Career Woman

Let’s be honest – there’s no such thing as work-life balance


We hear so much these days about ‘work-life balance – about the utopian notion that somehow we can magically equally balance all the conflicting demands from business and home life, and all our other interests and passions. But really, the notion of ‘work-life balance’ is nonsense.

What does it even mean?

The phrase ‘work–life balance’ was first used in England in the late 1970s and later became part of the US lexicon in the mid-1980s, to describe the balance between someone’s work and personal life. An admirable concept, however, more and more the phrase has come to represent the increasing encroachment of work in to someone’s personal life.

For mine, the concept of ‘balance’ conjures up an image of a perfectly horizontal see-saw – where every aspect of your life is equal, and completely symmetrical. Well, it’s not. We don’t spend exactly equal amounts of time, joy or endeavor on our work as we do on our families or as we do on our personal pursuits. And we don’t want to. Our lives are a perfect mishmash, hodgepodge and concoction of all of the various things we do each day.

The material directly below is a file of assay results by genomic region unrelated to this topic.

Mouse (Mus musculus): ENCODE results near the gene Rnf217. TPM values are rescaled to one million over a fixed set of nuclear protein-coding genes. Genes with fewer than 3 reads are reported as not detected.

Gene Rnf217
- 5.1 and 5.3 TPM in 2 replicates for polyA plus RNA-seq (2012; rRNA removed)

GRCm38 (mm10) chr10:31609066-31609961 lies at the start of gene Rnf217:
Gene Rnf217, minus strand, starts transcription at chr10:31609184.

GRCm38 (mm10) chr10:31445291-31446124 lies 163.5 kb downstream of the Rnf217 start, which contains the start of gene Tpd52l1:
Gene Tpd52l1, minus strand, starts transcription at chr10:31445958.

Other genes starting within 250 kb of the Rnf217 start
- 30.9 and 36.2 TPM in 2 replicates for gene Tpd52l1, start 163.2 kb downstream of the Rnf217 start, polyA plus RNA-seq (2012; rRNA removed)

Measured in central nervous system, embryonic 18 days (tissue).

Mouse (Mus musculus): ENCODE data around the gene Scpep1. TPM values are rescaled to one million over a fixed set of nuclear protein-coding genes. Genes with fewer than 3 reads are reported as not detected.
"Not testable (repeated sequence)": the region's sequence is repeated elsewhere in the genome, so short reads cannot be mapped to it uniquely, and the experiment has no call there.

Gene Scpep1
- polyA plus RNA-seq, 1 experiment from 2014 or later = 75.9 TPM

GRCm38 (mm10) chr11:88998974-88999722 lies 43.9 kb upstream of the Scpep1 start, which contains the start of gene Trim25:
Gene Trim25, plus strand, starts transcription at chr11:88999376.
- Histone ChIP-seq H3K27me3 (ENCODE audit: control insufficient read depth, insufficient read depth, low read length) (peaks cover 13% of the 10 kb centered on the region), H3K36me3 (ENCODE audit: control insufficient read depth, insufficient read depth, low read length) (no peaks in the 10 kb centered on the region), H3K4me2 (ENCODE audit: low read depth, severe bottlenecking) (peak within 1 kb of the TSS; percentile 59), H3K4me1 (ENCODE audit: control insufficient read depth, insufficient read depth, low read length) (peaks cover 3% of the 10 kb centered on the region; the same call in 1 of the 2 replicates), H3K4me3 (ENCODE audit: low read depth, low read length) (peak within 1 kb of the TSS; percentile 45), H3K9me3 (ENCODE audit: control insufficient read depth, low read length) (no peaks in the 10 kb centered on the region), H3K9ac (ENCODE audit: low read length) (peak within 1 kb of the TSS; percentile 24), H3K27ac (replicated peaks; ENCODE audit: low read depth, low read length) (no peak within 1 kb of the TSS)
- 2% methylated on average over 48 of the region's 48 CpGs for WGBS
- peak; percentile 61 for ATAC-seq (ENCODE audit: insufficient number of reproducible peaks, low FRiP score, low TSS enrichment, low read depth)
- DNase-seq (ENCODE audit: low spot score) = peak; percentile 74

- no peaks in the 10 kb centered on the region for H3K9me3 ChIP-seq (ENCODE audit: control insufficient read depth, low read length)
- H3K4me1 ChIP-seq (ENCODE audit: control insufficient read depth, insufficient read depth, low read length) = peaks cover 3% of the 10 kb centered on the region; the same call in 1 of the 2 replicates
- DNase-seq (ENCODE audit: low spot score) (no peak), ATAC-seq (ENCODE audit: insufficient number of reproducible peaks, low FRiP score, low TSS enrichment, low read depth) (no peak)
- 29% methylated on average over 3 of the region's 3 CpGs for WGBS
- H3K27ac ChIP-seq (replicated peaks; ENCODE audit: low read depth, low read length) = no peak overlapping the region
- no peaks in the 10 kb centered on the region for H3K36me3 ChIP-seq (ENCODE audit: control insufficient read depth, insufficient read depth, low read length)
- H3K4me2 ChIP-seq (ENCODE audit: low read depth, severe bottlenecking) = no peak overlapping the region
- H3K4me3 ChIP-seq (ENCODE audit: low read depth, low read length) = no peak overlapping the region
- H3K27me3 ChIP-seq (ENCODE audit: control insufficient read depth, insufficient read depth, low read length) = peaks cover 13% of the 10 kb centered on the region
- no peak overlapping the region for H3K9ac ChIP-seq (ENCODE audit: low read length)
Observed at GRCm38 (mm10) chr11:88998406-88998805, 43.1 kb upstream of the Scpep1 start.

Are these things in balance? No.

So why do we persist with the lingo? Why do employers continue to promote themselves as offering great ‘work-life balance’ on the one hand, but then expect their staff to be available by all means of modern technology outside work hours?

The messages are mixed.

Data recently released by the UK think tank ‘Workplace Trends’ on workplace flexibility (‘2015 Workplace Flexibility Study’) bears this confusion out, with 67% of surveyed employers who participated in the study believing that their employees have a balanced work-life, and yet 64% of the same participants expect their employees to be reachable on their personal time.


Of the employee participants, 45% felt they do not have enough ‘Me Time’ each week, and 20% admitted to spending 20 plus hours a week working during their personal time. No ‘balance’ on that see-saw I’m afraid.

It’s time to drop the whole ‘work-life balance’ catch phrase and talk more around flexibility, integration and agility. The flexibility and agility to spend time at work, to spend time working at home, to spend time pursuing personal development, and to spend time integrating the other, many multi-faceted elements of our lives.

Do you believe in ‘work-life balance’?

About Kate Christie

Kate Christie is a time management specialist, best selling author, global speaker and the founder and CEO of Time Stylers. For more information about Kate go to

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